It used the claymation (clay - animation) process (called plasticene animation in the UK) with special plasticene characters. The jerkiness of traditional stop-motion was eliminated with computer-aided filming methods,
The film also used some CGI effects (e.g., the explosion of the pie-making machine).
Gladiator (2000, US/UK)
Director Ridley Scott's epic sword and sandal historical drama won a number of Academy Awards, including Best Picture - and Best Visual Effects. Its latter Oscar was a win over its two competitors, Hollow Man (2000) and The Perfect Storm (2000).
The major blockbuster was the story of betrayed Roman general Maximus Decimus Meridius (Best Actor-winning Russell Crowe) who sought revenge for the murder of his family, by becoming a gladiator in the Roman Colosseum.
There were a total of 90 FX shots in the film. One of the most impressive sequences was the 28-second, 540-degree shot as the gladiatorial competitors stood on the arena floor in a local competition. The camera circled around them as they gazed up at the stands (rendered), revealing seats, arches, and thousands of spectators (computer-composited).
Another major effort was to build a replica of about one-third of Rome's ancient Colosseum (it was only one story and not completely encircling), while the rest was filled in with CGI enhancements (of the structure and of the crowd).
Much of the action in the Colosseum was computer-generated:
Part of the cost of the film went into creating a digital body double for actor Oliver Reed (as Proximo), who died before the film was completed. For his remaining scenes, a 3D CGI mask rendering of Reed's face was taken from earlier scenes (or screen tests) - for facial reference. Then, that mask was overlaid onto the face of the body double. Audio from outtakes and rehearsals were also used. Both CGI rendering and sound mixing techniques were incorporated to create the effect.
Facial Reference of Proximo
Hollow Man (2000)
Paul Verhoeven's exploitative sci-fi action thriller and part horror film was the director's last big studio film.
It featured extensive and amazing special effects shots (over 560 of them), including the first anatomically-correct, totally working, 3-D computer model of a human body.
In this case, it was the body of brilliant but murderous and insane scientist Dr. Sebastian Caine (actor Kevin Bacon), who tested an invisibility serum on himself and became permanently transparent and maniacal. The transformation scene in which he turned invisible was a remarkable sequence.
During filming, Bacon wore full-length skin-tight costumes (in solid colors such as green - for blood, black - for water, or blue - for smoke) to aid in the addition of special effects with 'green-screen' effects.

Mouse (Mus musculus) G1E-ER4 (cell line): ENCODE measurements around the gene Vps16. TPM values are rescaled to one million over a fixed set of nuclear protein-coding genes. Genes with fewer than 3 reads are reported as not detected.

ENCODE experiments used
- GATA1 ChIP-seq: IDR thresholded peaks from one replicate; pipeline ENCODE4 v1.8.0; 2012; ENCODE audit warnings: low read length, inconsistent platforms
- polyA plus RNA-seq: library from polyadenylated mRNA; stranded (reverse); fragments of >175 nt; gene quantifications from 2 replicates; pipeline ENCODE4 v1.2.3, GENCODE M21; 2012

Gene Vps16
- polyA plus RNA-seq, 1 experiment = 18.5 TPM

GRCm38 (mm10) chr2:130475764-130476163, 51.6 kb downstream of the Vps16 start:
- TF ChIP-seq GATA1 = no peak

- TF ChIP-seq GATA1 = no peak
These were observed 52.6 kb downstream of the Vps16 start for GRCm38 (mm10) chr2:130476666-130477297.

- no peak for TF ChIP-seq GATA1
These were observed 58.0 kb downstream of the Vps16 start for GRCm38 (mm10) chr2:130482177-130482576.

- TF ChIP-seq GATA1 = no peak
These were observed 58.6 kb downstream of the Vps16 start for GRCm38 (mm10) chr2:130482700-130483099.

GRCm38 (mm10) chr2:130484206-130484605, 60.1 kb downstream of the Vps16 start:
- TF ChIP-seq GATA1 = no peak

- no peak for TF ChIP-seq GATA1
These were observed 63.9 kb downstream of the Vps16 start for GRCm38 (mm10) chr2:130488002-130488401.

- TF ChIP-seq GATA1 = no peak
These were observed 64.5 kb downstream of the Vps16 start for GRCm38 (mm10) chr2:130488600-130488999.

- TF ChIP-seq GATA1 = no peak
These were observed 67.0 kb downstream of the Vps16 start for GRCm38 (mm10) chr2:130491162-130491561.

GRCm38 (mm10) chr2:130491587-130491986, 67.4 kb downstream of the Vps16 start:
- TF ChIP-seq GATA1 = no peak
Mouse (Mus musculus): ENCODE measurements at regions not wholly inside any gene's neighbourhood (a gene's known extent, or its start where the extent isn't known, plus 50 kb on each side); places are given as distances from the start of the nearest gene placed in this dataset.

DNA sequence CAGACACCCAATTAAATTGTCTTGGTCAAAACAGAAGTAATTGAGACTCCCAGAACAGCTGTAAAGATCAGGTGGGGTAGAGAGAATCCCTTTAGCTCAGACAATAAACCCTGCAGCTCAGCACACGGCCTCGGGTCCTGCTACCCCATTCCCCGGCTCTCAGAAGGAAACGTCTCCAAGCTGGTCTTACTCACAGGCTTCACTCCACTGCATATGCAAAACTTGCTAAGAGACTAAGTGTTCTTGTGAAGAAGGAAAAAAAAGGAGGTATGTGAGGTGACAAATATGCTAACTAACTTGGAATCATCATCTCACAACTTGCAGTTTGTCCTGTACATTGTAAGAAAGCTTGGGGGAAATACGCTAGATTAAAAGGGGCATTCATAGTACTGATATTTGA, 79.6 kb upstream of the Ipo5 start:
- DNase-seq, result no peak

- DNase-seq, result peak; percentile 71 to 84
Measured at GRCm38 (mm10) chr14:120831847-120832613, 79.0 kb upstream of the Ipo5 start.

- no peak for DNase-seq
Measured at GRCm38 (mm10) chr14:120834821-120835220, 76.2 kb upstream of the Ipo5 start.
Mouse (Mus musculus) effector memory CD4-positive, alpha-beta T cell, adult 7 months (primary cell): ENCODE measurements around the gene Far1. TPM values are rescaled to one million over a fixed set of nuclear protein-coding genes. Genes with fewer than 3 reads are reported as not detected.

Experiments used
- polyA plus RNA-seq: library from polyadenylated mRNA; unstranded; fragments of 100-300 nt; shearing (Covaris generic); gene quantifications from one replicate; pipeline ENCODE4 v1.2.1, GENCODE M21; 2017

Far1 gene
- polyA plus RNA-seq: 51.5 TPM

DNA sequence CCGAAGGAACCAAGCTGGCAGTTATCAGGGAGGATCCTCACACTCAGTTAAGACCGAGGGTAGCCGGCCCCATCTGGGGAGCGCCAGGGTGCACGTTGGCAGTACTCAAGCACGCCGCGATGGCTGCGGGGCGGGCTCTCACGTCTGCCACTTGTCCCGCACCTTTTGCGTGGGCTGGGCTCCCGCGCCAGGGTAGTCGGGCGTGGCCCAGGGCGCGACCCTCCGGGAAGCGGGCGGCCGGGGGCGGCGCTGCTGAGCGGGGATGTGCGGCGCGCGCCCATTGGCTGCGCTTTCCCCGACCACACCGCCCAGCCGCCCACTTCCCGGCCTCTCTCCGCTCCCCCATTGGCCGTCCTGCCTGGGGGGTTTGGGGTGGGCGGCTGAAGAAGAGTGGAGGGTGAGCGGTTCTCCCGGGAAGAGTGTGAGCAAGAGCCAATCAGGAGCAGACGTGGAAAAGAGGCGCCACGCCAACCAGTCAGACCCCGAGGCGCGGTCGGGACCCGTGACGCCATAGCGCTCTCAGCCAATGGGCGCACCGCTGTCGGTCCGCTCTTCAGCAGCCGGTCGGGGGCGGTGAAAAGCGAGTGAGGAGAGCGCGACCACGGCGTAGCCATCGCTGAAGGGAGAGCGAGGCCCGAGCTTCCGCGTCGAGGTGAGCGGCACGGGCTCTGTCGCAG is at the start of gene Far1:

In some instances, the outline of 'invisible' Sebastian was visible when he was covered by blood, water or smoke, and it was possible to see the imprint of his feet and hands.
With Latex Mask
O Brother, Where Art Thou? (2000)
Joel and Ethan Coen's adventure film was set during the Depression Era, in late 1930s Mississippi. Its story was inspired by Homer's epic poem, The Odyssey. Examples included the trio of seductive creek-bathing sirens and a one-eyed Cyclops known as 'Big Dan' Teague (John Goodman) with an eye patch. There were also many similarities to director/writer Preston Sturges' dark comedy Sullivan's Travels (1941).
This was the first feature-length live-action Hollywood film to be entirely color-corrected by digital means ("digital intermediate (DI) technology"), giving the film a washed-out, sepia-tinted or golden tone, to invoke the feeling of old, faded, hand-tinted, or antique photographs. In particular, green colors were selectively eliminated or desaturated.
Oscar-nominated cinematographer Roger Deakins' stunning digital intermediate (DI) work on the film was utilized (a process that took 11 weeks), allegedly because the Mississippi location where they were filming was "greener than Ireland," and the filmmakers wanted a different look.
Otherwise, the film had very few other visual effects.
The Perfect Storm (2000)
This historical adventure/disaster film from director Wolfgang Petersen was based on the account of the sinking of the Andrea Gail, a commercial sword-fishing vessel, during a 'perfect storm' of hurricane winds and rain that hit the New England Coast (near Massachusetts) in 1991.
There was a total of 340 visual effects shots. Ninety of the shots in the film were entirely computer-generated or pure CGI (including virtual actors, boats, and the water), and another 220 combined both CG water or other live-action elements. Most of the live action was filmed in a water tank in front of a blue screen. Water and other effects were integrated into 250 shots that contained live actors or ships shot against a blue screen.
ILM (Industrial Light and Magic) was able to integrate artificial, CG water with real water. Amazing multiple particle systems were specifically developed for the film to achieve the effect.
The monster wave scene used computer-generated imaging (CGI) to approximate the look of a stormy sea with 40 foot waves, and other gigantic rogue waves.
In one incredible aerial shot, the camera plunged into the spiraling clouds of Hurricane Grace and into the Atlantic Ocean below.
Film Milestones in Visual/Special Effects (F/X)
(chronological order by film title)
Introduction | 1880s-1890s | 1900-1905 | 1906-1920 | 1921-1929 | 1930-1939 | 1940-1949 | 1950-1959
1960-1969 | 1970-1974 | 1975-1979 | 1980-1982 | 1983-1985 | 1986-1988 | 1989-1991 | 1992-1994
1995-1996 | 1997-1998 | 1999-2000 | 2001-2002 | 2003-2005 | 2006-2007 | 2008-2009 | 2010-Present